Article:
For the past several months I have been trying to wrap your heads around the relationship between the vector and posture. We have long looked at the ASC as an island and not as a piece to the puzzle. It is this monocular view that has limited our ability to access the resistant pathways to their completion. Whether using toggle, knee, chest or a vector-based procedure, it should seem clear that the same configuration or listing at the C0/C1/C2 but in opposite frontal or transverse planes deserves consideration. This is a basic concept which has not yet been considered.
Upper Cervical has developed a solid system to calculate the vector or listing, but has not further developed the execution to access the 3D posture pathways. Full posture data is the primary dynamic function that will increase our abilities and, most importantly, the model and understanding of the misaligned/subluxated body system.
Yes, posture has been evaluated but has not been utilized as a tool in the application of our corrective process. If a patient is 25 lbs off vertical in the left frontal plane, and pelvic rotation is posterior 10 mm, what would you do differently in your correction (patient placement) if the same configuration as above were also 25 lbs off vertical in the right frontal plane and the pelvis rotated anterior 10mm?
Here is a recent case that demonstrates the necessity of looking at the complete posture (structure, body) to access the resistant pathways. I was told this past week that research is the key. I agree, but that is not complete. Research with a science-based three-dimensional algorithm is QSM3
Chief complaint: severe left arm pain radiating ulnar path to fingers. Burning and numbness, pain 10/10
Onset: November 15th
Accidents: MVA app. 20 years ago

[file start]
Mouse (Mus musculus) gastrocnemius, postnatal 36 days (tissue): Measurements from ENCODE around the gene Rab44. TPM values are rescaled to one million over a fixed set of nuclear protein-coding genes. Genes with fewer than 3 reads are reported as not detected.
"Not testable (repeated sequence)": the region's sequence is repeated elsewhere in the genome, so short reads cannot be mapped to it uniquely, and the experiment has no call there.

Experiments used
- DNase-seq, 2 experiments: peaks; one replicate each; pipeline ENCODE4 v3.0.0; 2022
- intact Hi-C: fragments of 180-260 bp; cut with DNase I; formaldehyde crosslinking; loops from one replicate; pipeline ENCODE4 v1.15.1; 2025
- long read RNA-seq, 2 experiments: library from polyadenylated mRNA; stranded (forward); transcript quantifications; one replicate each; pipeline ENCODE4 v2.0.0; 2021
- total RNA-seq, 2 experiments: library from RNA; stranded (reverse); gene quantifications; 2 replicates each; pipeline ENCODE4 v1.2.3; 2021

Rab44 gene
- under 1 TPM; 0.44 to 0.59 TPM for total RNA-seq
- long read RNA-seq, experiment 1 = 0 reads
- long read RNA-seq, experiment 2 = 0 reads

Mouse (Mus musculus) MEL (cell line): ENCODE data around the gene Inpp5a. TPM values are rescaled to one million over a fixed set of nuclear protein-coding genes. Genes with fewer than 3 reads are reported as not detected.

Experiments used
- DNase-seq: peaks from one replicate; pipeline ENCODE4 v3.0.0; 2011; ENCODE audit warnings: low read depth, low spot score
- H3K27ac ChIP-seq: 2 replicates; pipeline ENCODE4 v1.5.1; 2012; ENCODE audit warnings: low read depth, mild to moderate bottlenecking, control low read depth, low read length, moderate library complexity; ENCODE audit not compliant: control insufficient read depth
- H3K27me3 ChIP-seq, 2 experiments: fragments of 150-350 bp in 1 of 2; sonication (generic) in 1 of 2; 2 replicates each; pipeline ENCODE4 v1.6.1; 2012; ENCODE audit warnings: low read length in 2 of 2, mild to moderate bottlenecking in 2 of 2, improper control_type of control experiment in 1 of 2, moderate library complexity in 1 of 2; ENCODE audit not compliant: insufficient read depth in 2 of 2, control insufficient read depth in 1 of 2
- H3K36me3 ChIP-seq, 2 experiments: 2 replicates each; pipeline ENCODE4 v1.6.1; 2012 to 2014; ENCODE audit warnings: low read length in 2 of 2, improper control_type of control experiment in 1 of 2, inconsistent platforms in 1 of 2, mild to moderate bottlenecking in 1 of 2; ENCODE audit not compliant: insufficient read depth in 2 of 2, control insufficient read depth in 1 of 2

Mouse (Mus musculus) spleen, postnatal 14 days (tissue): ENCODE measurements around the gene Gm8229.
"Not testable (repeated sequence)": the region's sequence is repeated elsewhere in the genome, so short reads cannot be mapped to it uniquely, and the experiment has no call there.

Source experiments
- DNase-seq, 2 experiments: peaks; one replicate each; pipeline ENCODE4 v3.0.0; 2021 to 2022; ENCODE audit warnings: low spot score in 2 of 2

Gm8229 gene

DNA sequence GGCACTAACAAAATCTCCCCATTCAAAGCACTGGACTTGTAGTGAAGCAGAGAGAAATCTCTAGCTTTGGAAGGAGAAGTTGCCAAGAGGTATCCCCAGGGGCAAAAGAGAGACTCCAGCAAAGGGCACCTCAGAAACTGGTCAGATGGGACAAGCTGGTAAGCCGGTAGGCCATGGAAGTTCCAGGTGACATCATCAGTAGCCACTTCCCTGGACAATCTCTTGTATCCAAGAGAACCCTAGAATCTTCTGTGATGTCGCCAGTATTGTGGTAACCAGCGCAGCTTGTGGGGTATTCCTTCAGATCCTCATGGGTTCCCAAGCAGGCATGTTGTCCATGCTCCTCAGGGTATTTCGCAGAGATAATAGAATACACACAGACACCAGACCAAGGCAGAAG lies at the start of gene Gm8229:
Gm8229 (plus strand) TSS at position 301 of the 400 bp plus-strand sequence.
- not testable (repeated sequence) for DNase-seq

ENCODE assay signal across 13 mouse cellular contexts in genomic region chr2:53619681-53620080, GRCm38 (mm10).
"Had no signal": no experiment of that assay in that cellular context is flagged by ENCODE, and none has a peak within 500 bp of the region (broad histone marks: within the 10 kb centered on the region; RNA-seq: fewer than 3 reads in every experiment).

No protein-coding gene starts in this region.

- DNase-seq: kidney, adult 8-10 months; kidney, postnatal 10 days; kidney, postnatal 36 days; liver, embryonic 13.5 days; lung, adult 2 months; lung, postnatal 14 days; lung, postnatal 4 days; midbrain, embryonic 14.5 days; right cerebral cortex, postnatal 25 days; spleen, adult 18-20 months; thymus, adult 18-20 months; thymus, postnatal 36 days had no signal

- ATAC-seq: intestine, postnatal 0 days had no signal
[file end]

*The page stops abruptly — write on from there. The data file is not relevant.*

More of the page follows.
X-Ray: severe degeneration from C4-C7, lipping
Referred for MRI to document patency and severity
Configuration: Kink, Out of pattern type 2
Laterality, Upper Angle: Right 1 ¼ d, Skull Turns Right 1 ¼ d
Lower angle: Right 5 d
Spinous: Left 10 d
Plane line: 0
C/A: 3.5/5 = 1
At/OD: -1 (never used because this is not an empirical based factor but a fudge factor)
C1 Rotation: A2
Leg Discrepancy: Left 1”
Discussion on Pre-Data
This is an interesting case for you to examine because you must first recognize that it cannot be corrected in one correction. If you do not, you will chase this thing and never correct it and make it more unstable than it already is. The first objective is to create a linear correction. There are three opposing compressions:
- The rotation of C1 is counter-rotated C2
Problem: If you come in with the anterior vector it will turn C2 further left
- The C1 is counter-rotated the pelvis
Problem: if you come in anterior you will drive the pelvis further posterior on the right
- The leg is opposite the weight
Problem: If you drop the headpiece, you will set the force into the left frontal plane and drive the body weight more right.
Problem: If you set the headpiece neutral to stabilize the skull, you will buckle the lower angle further and drive C2 more left.
Discussion on what needs to occur
The first correction must create a linear misalignment. This is where the weight and leg are co-planar and the transverse plane unwinds to approach a neutral rotation. There is a vector (calculated – NEVER CHANGE THE VECTOR) underneath this compressed misalignment that once uncovered (decompressed) will correct this completely.
There is a post 1 that, if you set the skull headpiece and pelvis properly, will unwind this so it can be corrected well. I only use the calculated vector!
2/15/11 Update: Patient 3/10. Third chiro, first results… Hopefully the healing will continue